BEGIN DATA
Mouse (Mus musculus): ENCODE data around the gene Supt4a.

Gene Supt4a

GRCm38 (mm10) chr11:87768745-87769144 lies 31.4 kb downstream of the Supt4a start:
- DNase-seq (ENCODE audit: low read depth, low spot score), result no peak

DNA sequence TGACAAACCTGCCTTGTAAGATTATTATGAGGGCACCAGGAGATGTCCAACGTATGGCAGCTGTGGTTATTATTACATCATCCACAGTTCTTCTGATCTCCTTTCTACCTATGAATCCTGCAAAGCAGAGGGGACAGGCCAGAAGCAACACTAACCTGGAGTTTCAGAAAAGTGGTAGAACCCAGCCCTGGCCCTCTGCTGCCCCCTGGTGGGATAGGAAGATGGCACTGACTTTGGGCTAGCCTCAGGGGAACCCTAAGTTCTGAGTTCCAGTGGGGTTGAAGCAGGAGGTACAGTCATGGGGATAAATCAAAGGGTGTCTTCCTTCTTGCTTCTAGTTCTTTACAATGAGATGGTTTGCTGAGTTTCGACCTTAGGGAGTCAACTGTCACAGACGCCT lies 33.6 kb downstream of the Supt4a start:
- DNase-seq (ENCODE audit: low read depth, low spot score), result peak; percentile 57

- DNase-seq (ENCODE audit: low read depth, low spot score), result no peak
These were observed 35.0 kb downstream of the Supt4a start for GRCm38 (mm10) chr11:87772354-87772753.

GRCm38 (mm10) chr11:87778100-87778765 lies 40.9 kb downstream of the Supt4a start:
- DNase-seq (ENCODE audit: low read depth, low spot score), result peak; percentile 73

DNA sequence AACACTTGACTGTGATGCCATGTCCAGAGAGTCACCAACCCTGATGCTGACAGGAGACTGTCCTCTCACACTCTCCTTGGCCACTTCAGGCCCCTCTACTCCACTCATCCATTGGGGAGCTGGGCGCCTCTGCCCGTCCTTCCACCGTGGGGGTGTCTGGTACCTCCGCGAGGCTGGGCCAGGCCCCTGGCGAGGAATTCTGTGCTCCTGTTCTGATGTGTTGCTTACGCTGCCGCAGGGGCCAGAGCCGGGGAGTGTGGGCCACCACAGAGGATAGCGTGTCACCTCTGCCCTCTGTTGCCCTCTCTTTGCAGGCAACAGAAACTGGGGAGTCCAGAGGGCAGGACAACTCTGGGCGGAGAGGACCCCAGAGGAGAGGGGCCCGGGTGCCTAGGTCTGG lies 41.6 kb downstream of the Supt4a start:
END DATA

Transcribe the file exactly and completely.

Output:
Mouse (Mus musculus): ENCODE data around the gene Supt4a.

Gene Supt4a

GRCm38 (mm10) chr11:87768745-87769144 lies 31.4 kb downstream of the Supt4a start:
- DNase-seq (ENCODE audit: low read depth, low spot score), result no peak

DNA sequence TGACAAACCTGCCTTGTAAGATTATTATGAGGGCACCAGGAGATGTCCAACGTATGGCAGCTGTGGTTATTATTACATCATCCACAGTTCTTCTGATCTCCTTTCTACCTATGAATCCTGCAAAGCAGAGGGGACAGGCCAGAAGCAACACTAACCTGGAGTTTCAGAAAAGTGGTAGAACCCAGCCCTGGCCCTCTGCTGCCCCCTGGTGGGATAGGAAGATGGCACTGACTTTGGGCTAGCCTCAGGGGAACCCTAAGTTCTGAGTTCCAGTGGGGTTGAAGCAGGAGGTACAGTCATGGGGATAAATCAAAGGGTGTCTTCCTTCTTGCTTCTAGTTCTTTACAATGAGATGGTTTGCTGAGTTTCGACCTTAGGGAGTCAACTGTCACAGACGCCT lies 33.6 kb downstream of the Supt4a start:
- DNase-seq (ENCODE audit: low read depth, low spot score), result peak; percentile 57

- DNase-seq (ENCODE audit: low read depth, low spot score), result no peak
These were observed 35.0 kb downstream of the Supt4a start for GRCm38 (mm10) chr11:87772354-87772753.

GRCm38 (mm10) chr11:87778100-87778765 lies 40.9 kb downstream of the Supt4a start:
- DNase-seq (ENCODE audit: low read depth, low spot score), result peak; percentile 73

DNA sequence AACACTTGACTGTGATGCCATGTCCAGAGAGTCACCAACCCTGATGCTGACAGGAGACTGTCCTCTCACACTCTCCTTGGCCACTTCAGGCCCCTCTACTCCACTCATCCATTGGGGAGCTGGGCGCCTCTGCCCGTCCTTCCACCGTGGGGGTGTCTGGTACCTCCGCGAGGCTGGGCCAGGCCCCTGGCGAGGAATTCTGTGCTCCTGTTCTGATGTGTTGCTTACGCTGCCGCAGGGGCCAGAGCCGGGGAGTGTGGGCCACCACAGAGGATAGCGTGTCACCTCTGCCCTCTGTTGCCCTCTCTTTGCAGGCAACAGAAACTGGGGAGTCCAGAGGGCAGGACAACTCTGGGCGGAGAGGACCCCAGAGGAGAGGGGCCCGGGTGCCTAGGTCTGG lies 41.6 kb downstream of the Supt4a start: